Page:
Edwards to Endorse Obama
NOAH ADAMS, host:
From NPR News, it's ALL THINGS CONSIDERED. I'm Noah Adams.
MICHELE NORRIS, host:
And I'm Michele Norris.
Barack Obama has gotten one of the most sought-after endorsements of the Democratic primary race. John Edwards will join Obama at a rally this evening and announce his support. Edwards' endorsement has been the object of much speculation and intense wooing by both Obama and Clinton campaigns.
NPR's Don Gonyea is on the Obama campaign bus in Western Michigan. He joins us now. Don, John Edwards has been pretty coy about who he voted for and who he plan to endorse. What does his endorsement mean at this stage in the campaign?
DON GONYEA: Well, it's not clear exactly what it means at this stage because, again, it does come very late in the campaign. We have reached a phase, Michele, where everybody is doing a math. And we've all been reporting about what a steep uphill climb Senator Clinton has if she hopes to somehow takes the nomination away, the nomination that at this point Barack Obama seems to be on cruise control in these final weeks of the campaign, you know, locking up not just pledged delegates but superdelegate after superdelegate after superdelegate as well.
That said, this is still a big endorsement. Edwards is one of the, you know, big names who is out there. And perhaps what it does more than anything else is kind of, you know, helped to slam the door shut on Senator Clinton. The door that was perhaps rapidly closing all by itself.
NORRIS: Yeah. Well, she sees that door as still being wide open. She plans to stay in the race. As interesting note, John Edwards won about seven percent of the vote yesterday in West Virginia, even though he's no longer an official presidential candidate. Could John Edwards' support help Barack Obama with some of those blue-collar voters and white voters who seem to be rallying around Senator Clinton?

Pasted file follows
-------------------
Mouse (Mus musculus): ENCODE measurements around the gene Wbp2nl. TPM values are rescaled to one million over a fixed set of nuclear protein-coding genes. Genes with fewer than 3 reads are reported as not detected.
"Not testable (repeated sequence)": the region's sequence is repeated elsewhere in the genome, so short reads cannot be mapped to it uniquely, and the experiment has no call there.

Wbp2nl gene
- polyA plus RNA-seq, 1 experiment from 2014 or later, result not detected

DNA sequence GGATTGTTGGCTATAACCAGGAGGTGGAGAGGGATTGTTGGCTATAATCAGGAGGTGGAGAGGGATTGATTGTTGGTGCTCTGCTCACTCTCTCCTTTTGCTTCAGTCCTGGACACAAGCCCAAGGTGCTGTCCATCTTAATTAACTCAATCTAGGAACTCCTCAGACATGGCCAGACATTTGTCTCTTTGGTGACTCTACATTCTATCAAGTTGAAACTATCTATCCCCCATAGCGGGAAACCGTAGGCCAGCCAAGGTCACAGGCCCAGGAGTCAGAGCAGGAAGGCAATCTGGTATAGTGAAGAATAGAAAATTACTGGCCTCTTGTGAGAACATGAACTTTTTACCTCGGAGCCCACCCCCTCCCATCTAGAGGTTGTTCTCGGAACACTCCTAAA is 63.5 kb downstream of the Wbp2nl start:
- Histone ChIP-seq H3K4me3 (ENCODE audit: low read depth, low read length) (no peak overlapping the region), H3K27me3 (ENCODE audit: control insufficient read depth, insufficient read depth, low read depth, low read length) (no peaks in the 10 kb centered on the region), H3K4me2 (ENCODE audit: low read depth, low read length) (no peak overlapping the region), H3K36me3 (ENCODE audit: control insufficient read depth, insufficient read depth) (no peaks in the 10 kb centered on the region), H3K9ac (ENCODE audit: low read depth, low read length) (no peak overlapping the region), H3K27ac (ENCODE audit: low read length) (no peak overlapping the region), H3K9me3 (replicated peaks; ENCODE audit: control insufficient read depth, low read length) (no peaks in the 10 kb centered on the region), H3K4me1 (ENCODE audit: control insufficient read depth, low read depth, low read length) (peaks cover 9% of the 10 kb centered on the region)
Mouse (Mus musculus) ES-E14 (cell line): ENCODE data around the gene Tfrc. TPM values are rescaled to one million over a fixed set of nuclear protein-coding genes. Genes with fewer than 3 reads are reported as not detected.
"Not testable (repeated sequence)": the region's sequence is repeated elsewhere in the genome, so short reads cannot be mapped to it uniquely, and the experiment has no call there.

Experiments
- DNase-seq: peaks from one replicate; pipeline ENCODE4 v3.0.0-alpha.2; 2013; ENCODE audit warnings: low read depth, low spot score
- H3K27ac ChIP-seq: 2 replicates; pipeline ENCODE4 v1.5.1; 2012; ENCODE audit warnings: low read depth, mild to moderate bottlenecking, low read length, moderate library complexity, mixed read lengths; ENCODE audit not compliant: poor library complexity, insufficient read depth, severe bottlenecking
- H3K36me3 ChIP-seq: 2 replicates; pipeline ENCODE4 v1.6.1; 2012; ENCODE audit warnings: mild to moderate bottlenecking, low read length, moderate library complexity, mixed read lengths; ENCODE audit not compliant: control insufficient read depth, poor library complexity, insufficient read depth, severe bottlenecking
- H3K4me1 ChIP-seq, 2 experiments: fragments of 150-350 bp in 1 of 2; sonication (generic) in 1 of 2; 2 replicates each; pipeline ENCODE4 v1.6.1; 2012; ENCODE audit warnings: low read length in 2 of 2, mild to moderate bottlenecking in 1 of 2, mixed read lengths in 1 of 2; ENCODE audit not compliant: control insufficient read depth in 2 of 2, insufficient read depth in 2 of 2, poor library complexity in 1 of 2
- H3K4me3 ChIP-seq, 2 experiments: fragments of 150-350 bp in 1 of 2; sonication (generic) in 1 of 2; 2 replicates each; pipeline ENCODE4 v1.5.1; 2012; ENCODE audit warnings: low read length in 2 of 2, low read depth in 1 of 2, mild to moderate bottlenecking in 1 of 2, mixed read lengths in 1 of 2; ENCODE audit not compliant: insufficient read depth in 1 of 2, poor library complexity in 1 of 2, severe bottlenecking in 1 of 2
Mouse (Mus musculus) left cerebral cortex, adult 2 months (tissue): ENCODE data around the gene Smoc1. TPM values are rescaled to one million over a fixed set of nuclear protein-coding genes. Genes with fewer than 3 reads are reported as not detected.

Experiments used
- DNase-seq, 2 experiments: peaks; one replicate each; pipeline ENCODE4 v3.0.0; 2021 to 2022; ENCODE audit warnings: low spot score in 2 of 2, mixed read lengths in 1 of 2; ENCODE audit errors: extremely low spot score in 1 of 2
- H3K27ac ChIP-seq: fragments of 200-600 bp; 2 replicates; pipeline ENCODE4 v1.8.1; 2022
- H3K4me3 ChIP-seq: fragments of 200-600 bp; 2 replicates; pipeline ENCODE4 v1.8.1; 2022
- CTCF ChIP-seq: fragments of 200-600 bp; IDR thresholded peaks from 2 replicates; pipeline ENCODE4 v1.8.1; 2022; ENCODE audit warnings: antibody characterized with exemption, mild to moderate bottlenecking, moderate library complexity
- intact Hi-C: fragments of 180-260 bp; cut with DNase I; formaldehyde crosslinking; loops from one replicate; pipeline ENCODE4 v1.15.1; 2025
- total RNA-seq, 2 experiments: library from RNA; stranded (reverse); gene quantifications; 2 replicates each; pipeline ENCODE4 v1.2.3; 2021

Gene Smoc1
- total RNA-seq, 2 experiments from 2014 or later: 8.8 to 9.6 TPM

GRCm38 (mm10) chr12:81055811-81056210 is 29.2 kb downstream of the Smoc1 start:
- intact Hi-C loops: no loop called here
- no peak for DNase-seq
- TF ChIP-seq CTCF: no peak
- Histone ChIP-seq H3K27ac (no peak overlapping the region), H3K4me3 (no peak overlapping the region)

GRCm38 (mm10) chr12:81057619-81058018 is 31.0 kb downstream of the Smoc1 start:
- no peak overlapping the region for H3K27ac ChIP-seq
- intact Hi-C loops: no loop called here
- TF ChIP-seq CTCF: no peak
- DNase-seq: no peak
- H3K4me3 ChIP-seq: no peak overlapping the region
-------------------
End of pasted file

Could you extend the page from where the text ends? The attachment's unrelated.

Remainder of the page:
GONYEA: That is certainly the hope of the Obama campaign. It is an area where they continue to have trouble. They note that they've been doing better according to exit polls with those voters, you know, in the contest since Pennsylvania. But still, those voters are the ones that are still more likely to look to Senator Clinton. They're the ones who seem more likely to have questions about Senator Obama. It's part of the reason why he is in Michigan today. He was in McCone County, the home of, you know, what we used to - Reagan Democrats.
Still, it's been a long time since Ronald Reagan's name has been on a ballot. But he is trying to figure out ways to reach out to those voters and to really make the case to those voters. He's making the case differentiating himself from not so much Hillary Clinton but John McCain. And Edwards is the guy who's good on the stump, and he's going to be out there helping Obama make that very case.
NORRIS: So what tipped the balance? Any sense of what the Obama camp did to get this nod?
GONYEA: Well, there - we don't know at this point. Again, this news is literally just breaking in the last 30 minutes or so. And we'll have a chance to talk about all that. You know, perhaps, the thing he did more than anything was become, you know, inevitable.
There's not a lot of risk for Edwards here to kind of put it on the line. He's backing the guy who, again, had all the numbers in favor of him as he - you know, he's going to spend these last few weeks of the campaign trying to nail down a nomination that, you know, the numbers are really working in his favor in terms of securing it. So what tipped the balance now beyond that, we just don't know at this point.
NORRIS: Don, just quickly, since you're inside the campaign cocoon, how are they reacting to this?
GONYEA: They were teasing this for about the last two hours, saying, you know, anybody who's thinking of getting off the plane now, you will regret not being there in Grand Rapids. They think this is a very big get. They are very excited about it. They're very anxious to see Senator Edwards on the stage with Senator Obama here in Grand Rapids today, with Senator Edwards making the case for Senator Obama's candidacy.
NORRIS: Thank you, Don.
GONYEA: A pleasure.
NORRIS: That was NPR's Don Gonyea. He's on the Obama campaign bus. He spoke to us from Western Michigan.
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